A sad narration of colonial times

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A Son of the Soil by Wilson Katiyo (2010)
Book of Africa limited publications.
ISBN 978-0-9566380-0-7

THE fear of the older black generation and intellectuals is that one day no one will tell our story.
The generation that exists today seems to no longer bother about that history as it has been rendered redundant.
Some young writers today say there is nothing special about the country’s liberation history as they believe had they been born that time, they too would have participated.
In the name of democracy and globalisation, today’s generation assumes the world has one enemy.
Our common enemy according to the Western world and Europe is one who flogs ‘human rights’ and the rule of law as dictated by their standards, for example, President Robert Mugabe during the Land Reform Programme.
So new writers write they are tired of the war rhetoric and want to move on with the times so they can be like the rest of the world.
Sometimes even those that fought the capitalist system that supported colonialism today write memoirs denouncing their own participation in the struggle as a fraud.
Wilson Katiyo left the country in 1965 at the age of 18 after harassment by the Rhodesian Special Branch for associating with the African nationalist movement.
In 1976 while in exile, Katiyo wrote and published his book A Son of the Soil.
After independence, Katiyo returned home and somehow failed to fit in the new society.
He left again for Europe in 1985 for self exile where he died in 2003.
His book is biographical as it tells Katiyo’s own story through the protagonist Alexio Shonga.
It is a sad narration of poverty and powerlessness in colonial times.
Just like many writers of his time, his story is often tangled with his political consciousness and awareness as he grows up.
In one instance, Alexio’s journey takes the reader through the corridors of the Rhodesian forces after he is taken by the police because they suspect he wants to join the guerrillas.
As he walks in the corridors of the Special Branch on the walls are pictures of their leading superintendent Wright in action.
“Wright: unleashing an Alsatian on a group of African children. Wright: sitting on top of a police Land Rover with a Thompson submachine gun, patrolling in an African township. Wright: with a raised truncheon chasing a black woman.”
Such pictures were often displayed with pride on Rhodesian walls, but after independence, such memorabilia was quickly erased as the Rhodesian sought to clean up this image marred by racial intolerance.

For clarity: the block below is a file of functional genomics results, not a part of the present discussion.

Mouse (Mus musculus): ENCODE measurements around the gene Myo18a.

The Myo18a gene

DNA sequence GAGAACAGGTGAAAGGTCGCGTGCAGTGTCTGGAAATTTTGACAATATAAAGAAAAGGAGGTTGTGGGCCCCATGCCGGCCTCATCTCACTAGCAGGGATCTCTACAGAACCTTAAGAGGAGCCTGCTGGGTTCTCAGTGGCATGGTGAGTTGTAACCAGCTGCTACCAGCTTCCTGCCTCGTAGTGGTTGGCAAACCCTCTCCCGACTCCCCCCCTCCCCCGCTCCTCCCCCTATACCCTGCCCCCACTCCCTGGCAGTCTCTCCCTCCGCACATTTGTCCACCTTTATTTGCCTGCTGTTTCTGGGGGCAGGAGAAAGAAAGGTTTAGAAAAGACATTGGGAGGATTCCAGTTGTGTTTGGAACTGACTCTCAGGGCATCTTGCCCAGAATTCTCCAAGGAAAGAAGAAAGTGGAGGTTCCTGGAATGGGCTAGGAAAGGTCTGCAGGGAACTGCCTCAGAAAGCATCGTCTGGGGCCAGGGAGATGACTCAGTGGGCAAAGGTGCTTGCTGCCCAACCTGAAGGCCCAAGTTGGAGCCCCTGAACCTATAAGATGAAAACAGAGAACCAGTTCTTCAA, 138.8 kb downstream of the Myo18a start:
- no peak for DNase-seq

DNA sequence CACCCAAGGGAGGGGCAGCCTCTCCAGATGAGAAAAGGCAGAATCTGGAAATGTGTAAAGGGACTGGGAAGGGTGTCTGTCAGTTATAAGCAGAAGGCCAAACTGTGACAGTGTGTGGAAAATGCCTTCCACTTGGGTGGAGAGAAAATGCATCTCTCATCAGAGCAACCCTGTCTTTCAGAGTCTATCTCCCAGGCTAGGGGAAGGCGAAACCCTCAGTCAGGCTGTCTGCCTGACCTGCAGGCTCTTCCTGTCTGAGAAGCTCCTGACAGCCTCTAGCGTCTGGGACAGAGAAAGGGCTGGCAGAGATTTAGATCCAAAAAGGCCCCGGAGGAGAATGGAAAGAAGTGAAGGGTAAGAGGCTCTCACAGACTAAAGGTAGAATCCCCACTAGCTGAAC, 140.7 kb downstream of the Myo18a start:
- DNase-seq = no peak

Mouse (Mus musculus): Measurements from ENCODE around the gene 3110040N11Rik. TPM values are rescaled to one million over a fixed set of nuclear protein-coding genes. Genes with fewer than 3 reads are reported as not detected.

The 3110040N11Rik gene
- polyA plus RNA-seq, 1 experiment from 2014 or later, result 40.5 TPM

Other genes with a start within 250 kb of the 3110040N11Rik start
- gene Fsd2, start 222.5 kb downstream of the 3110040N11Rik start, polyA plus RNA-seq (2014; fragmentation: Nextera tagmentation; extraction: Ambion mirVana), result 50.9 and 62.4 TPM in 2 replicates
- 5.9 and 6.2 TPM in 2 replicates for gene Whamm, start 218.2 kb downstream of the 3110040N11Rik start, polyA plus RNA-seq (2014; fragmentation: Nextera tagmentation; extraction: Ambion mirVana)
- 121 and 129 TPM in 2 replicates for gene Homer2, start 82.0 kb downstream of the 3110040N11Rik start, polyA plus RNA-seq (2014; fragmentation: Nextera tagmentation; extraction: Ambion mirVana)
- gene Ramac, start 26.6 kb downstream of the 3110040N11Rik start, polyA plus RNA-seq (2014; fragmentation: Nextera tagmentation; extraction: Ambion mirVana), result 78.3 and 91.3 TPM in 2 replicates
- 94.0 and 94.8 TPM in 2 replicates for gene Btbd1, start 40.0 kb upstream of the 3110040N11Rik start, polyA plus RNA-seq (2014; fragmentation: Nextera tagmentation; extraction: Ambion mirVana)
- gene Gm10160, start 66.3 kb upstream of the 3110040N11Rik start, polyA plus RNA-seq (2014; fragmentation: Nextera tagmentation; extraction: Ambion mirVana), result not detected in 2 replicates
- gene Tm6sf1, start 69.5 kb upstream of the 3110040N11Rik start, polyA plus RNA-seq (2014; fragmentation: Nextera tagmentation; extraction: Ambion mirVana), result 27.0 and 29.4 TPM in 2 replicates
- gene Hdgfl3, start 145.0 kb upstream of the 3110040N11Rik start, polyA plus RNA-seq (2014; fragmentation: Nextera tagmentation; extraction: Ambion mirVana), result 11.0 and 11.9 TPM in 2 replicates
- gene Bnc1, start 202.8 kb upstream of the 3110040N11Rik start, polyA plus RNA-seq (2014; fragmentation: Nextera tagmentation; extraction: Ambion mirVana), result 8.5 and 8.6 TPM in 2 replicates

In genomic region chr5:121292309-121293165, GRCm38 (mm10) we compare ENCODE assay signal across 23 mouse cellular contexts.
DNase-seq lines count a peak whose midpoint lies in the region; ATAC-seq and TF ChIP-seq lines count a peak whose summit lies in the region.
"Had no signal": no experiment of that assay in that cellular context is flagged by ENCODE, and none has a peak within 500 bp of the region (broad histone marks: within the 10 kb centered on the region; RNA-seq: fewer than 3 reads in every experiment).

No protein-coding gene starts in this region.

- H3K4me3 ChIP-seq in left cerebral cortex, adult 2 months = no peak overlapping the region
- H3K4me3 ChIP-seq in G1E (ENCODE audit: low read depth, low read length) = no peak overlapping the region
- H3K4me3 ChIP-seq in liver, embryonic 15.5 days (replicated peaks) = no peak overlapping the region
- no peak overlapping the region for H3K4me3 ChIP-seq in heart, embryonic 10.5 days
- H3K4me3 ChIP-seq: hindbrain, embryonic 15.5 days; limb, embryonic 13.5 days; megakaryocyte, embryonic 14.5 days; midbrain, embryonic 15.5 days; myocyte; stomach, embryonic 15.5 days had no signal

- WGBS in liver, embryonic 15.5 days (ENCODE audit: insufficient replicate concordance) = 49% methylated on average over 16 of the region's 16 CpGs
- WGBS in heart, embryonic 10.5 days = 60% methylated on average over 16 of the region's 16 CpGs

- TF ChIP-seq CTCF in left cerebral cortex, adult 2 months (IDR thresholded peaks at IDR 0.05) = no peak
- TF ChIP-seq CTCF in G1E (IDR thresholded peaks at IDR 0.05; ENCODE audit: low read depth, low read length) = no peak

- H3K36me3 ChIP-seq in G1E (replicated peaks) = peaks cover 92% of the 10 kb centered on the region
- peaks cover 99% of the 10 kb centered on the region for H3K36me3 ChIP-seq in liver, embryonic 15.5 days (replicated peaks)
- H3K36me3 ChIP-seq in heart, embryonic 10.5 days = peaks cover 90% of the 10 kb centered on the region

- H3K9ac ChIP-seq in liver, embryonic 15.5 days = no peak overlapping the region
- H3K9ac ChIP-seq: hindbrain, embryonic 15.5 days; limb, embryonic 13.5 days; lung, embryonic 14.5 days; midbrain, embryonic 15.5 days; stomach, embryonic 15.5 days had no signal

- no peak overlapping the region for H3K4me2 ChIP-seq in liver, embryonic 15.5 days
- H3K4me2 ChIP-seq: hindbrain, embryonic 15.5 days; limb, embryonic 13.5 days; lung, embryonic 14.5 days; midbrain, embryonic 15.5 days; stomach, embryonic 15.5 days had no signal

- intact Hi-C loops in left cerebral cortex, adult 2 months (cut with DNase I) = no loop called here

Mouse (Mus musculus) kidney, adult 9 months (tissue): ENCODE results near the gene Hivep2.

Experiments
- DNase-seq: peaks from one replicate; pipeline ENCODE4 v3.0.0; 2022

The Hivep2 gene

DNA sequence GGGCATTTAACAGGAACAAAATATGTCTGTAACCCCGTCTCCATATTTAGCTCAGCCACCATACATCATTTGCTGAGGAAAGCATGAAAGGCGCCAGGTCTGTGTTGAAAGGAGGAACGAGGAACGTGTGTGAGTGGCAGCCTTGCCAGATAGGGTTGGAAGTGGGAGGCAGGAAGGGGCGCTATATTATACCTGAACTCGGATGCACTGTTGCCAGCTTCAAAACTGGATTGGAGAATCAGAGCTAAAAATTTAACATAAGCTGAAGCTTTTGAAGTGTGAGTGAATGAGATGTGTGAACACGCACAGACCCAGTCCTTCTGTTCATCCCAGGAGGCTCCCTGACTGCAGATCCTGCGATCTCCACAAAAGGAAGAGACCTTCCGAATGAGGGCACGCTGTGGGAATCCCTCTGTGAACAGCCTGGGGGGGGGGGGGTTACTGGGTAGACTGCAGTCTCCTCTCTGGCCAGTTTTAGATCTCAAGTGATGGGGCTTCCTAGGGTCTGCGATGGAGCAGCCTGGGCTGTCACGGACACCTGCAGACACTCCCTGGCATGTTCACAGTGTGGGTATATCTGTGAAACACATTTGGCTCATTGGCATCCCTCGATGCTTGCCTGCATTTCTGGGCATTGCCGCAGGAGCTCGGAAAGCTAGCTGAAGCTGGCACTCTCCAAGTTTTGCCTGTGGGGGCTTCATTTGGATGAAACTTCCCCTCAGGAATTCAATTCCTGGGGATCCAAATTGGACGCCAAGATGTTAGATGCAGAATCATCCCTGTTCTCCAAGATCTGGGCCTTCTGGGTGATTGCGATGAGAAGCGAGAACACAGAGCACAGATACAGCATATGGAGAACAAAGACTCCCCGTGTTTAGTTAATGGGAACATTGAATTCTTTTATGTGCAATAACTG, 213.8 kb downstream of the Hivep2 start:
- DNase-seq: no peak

Ironically, today there are numerous lobbies by white southern Africans especially in South Africa and Zimbabwe who declare that they are victims of racial intolerance.
Alexio’s story begins with the death of his grandfather and village elder who tells the story of the white man’s coming.
Peter Godwin in his book When A Crocodile Eats The Sun writes how his pioneer forefathers ‘came with nothing in their pockets and built an empire’.
The story also sheds light on how most settlers amassed the wealth that their children today say their parents worked hard to attain.
In the story, Boss Hill, a white gold panner, arrives in Chief Chuma’s village.
At first he is looking for a bargain with, a mirror, two guns, two shirts, a pair of trousers and bullets in exchange for 24 oxen and 17 men.
After the chief pleads with him to allow him to speak to his people as he cannot just command them to surrender, Boss Hill turns nasty, ‘what you don’t seem to realise is that I can simply take as many oxen and as many men as I want’.
Immediately, he begins to shoot at the people leaving 40 dead and some injured.
Hill proceeds to take the 24 oxen and the 17 men, among them, a relative of Alexio.
The book also traces the often tragic narration of Alexio’s life that is marred at an early age by the death of his father.
He is taken from his mother and moves to Harare to stay with his aunt Rudo who was a domestic worker in the affluent white suburbs.
There he meets the madam’s sons and a friendship brews between the white boys and Alexio albeit at the disapproval of their mother.
However, this too is quickly destroyed when one afternoon the trio gets into a fight and the two white boys gang up against Alexio who fiercely fights back.
After a lot a scratching, biting and punching, the white boys looking bloody, their horrified mother demands the boy be sent away after another thorough beating leaving him swollen.
Years later after working for the Van der Byls, their attitude towards her does not change.
One of the boys ‘Master Peter’ says, “Confusing manners towards Rudo and ‘people’ is rather like confusing black and white.”
Even after almost over a decade raising the white boys, they still do not regard her as a human being worth of recognition.
Alexio also highlights his orphanhood that sees him taken in and raised by strangers.
In some cases he witnesses murder, violence and poverty.
The vicious cycle does not end as the book concludes with Alexio joining the guerrillas in the bush to fight for motherland.

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